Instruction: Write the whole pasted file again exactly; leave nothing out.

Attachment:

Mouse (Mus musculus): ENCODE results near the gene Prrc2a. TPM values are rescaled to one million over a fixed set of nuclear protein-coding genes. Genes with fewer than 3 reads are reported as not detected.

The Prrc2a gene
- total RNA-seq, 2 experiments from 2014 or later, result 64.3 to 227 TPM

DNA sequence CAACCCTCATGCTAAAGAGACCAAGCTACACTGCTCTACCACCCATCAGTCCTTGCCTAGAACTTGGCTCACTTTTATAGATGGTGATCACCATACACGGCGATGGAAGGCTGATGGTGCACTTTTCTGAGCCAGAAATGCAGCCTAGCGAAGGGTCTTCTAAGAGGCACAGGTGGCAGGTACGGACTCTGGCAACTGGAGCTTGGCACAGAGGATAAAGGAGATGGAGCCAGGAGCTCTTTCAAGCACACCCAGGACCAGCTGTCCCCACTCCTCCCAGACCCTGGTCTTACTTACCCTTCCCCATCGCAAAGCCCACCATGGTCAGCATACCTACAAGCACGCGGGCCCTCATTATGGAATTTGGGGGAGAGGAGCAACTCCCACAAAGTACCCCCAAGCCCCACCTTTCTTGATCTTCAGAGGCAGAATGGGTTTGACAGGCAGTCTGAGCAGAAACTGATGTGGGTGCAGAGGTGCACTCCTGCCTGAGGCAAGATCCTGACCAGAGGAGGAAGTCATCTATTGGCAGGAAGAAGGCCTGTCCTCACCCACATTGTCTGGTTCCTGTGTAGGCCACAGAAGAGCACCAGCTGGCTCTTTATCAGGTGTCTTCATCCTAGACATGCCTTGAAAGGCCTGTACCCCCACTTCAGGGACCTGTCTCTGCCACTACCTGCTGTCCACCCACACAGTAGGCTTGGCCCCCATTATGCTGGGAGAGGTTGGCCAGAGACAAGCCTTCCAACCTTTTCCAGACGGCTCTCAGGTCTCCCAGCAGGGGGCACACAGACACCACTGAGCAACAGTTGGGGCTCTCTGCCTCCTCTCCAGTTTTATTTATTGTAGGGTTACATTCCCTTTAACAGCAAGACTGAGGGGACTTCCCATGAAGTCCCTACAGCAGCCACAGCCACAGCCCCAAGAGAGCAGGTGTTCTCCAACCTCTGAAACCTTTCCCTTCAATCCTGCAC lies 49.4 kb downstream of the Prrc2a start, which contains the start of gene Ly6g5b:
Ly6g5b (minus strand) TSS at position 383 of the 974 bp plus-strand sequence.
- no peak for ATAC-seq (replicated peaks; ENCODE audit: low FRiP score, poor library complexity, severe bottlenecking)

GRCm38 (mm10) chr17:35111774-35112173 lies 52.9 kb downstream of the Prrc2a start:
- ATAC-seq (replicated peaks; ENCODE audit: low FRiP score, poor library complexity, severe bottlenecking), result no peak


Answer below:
Mouse (Mus musculus): ENCODE results near the gene Prrc2a. TPM values are rescaled to one million over a fixed set of nuclear protein-coding genes. Genes with fewer than 3 reads are reported as not detected.

The Prrc2a gene
- total RNA-seq, 2 experiments from 2014 or later, result 64.3 to 227 TPM

DNA sequence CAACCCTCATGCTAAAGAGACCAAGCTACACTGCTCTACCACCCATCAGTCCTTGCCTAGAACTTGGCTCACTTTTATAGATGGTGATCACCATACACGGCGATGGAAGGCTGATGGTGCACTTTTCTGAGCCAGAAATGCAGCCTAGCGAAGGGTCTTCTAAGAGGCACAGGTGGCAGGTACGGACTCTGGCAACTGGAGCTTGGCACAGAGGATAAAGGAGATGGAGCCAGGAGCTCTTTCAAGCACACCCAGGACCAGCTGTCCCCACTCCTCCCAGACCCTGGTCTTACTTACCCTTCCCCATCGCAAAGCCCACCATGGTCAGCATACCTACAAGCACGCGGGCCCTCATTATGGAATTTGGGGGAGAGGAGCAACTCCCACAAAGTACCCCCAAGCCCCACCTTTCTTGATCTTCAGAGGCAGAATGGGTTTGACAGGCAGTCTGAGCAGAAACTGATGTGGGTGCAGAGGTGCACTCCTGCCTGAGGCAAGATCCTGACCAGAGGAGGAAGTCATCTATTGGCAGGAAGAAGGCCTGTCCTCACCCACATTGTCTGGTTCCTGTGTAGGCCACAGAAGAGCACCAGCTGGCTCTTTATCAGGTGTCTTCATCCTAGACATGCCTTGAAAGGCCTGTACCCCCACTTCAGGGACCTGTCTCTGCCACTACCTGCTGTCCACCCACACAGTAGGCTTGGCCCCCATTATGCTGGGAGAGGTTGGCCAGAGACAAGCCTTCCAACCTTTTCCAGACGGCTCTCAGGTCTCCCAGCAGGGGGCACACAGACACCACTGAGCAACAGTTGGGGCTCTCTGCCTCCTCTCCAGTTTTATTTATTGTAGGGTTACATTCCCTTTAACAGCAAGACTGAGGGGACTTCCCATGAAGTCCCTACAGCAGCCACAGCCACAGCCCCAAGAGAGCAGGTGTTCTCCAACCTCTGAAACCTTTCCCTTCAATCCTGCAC lies 49.4 kb downstream of the Prrc2a start, which contains the start of gene Ly6g5b:
Ly6g5b (minus strand) TSS at position 383 of the 974 bp plus-strand sequence.
- no peak for ATAC-seq (replicated peaks; ENCODE audit: low FRiP score, poor library complexity, severe bottlenecking)

GRCm38 (mm10) chr17:35111774-35112173 lies 52.9 kb downstream of the Prrc2a start:
- ATAC-seq (replicated peaks; ENCODE audit: low FRiP score, poor library complexity, severe bottlenecking), result no peak